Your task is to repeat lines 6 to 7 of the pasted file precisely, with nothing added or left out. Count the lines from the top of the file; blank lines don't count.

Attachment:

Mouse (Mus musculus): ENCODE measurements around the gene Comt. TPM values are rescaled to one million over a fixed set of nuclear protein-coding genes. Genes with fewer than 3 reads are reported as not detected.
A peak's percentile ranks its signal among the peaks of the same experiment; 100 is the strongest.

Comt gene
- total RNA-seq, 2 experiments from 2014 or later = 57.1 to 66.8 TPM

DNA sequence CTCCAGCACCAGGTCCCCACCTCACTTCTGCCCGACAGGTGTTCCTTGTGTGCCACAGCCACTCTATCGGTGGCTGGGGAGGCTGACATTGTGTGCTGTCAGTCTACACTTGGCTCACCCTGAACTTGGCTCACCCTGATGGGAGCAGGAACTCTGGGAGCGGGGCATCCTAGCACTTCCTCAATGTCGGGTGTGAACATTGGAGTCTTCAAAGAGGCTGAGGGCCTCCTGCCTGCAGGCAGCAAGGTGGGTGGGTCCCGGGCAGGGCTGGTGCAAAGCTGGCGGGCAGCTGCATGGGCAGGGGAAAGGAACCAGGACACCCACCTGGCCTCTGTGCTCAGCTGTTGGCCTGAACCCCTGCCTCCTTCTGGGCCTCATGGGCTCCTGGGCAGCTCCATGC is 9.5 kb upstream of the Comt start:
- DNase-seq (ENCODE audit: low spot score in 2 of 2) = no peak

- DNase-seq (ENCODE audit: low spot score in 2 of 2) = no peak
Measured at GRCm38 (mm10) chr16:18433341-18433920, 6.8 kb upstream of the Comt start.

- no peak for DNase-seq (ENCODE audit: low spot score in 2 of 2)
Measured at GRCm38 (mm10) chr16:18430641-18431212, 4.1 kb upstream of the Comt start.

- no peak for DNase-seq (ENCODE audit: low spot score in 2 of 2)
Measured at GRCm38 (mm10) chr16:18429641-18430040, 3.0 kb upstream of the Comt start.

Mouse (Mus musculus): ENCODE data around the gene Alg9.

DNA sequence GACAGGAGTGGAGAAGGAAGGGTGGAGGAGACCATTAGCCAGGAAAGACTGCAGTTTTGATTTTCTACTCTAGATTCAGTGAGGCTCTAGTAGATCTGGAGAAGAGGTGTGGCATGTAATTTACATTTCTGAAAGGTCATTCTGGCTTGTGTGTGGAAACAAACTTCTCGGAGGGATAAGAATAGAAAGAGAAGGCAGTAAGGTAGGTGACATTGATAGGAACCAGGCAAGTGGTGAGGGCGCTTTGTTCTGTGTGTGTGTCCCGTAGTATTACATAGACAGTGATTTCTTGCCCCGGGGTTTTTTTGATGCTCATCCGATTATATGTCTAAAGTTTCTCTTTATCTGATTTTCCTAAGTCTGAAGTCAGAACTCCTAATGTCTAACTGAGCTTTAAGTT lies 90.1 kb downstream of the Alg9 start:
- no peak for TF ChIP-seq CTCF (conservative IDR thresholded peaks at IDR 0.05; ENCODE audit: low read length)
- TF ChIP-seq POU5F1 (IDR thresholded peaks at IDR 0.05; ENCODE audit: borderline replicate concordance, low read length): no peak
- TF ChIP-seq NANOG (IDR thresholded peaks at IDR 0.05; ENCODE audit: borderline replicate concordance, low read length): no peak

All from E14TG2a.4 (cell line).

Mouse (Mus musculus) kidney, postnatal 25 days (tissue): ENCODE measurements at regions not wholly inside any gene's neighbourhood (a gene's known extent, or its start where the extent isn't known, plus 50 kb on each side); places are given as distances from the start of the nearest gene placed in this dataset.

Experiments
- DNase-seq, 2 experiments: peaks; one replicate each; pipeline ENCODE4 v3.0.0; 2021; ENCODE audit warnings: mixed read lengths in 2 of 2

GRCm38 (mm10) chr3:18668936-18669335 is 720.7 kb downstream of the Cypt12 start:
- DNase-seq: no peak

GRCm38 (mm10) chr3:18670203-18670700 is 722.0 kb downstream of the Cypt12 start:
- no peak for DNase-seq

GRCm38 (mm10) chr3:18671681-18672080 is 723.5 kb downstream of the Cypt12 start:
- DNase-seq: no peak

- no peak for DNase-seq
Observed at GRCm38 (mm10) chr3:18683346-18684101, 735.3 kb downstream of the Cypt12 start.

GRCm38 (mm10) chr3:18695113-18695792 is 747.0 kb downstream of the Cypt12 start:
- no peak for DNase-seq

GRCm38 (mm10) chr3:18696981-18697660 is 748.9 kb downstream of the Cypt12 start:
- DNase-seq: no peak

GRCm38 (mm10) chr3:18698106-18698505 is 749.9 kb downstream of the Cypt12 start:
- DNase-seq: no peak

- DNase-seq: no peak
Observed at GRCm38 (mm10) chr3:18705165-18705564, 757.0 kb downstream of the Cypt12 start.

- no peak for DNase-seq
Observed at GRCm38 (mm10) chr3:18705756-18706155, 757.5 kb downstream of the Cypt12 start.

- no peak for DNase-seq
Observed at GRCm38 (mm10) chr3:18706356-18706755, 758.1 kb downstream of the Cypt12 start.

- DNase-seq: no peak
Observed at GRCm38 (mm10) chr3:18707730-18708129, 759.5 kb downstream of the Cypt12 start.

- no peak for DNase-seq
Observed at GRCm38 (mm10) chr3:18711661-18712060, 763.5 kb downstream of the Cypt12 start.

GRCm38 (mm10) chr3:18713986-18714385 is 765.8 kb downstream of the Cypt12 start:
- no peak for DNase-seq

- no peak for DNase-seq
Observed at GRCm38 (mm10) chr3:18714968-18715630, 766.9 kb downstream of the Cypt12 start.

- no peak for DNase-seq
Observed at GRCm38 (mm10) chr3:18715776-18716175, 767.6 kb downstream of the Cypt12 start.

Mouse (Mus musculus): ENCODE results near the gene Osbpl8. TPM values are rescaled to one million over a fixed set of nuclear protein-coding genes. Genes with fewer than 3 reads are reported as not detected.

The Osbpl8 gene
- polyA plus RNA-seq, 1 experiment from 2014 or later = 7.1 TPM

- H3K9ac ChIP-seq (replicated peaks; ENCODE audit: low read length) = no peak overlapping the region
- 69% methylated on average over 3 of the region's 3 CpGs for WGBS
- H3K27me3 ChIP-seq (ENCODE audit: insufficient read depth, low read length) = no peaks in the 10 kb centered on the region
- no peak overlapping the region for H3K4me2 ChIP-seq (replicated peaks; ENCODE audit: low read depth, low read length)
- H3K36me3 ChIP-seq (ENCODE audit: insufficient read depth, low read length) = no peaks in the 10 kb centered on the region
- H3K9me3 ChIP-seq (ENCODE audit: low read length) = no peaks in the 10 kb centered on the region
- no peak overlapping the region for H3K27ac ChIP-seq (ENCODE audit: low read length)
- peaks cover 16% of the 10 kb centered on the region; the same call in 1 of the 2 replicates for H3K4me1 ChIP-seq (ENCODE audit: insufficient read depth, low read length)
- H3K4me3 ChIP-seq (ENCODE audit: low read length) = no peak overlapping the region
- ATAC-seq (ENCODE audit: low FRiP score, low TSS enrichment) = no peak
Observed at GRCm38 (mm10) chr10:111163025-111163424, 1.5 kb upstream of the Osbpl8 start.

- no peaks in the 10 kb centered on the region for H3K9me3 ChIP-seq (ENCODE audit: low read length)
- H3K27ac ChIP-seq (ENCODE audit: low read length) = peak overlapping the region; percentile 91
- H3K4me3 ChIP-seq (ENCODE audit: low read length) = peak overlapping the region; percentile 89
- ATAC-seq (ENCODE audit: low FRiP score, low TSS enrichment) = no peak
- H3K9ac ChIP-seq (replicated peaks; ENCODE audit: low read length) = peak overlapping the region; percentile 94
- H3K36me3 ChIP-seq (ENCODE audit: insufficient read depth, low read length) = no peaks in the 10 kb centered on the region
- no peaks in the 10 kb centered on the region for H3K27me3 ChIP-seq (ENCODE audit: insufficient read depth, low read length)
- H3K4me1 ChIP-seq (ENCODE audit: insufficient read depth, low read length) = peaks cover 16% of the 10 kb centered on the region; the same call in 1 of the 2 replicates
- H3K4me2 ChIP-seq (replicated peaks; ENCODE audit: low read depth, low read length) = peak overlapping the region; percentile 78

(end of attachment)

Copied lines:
- DNase-seq (ENCODE audit: low spot score in 2 of 2) = no peak

- DNase-seq (ENCODE audit: low spot score in 2 of 2) = no peak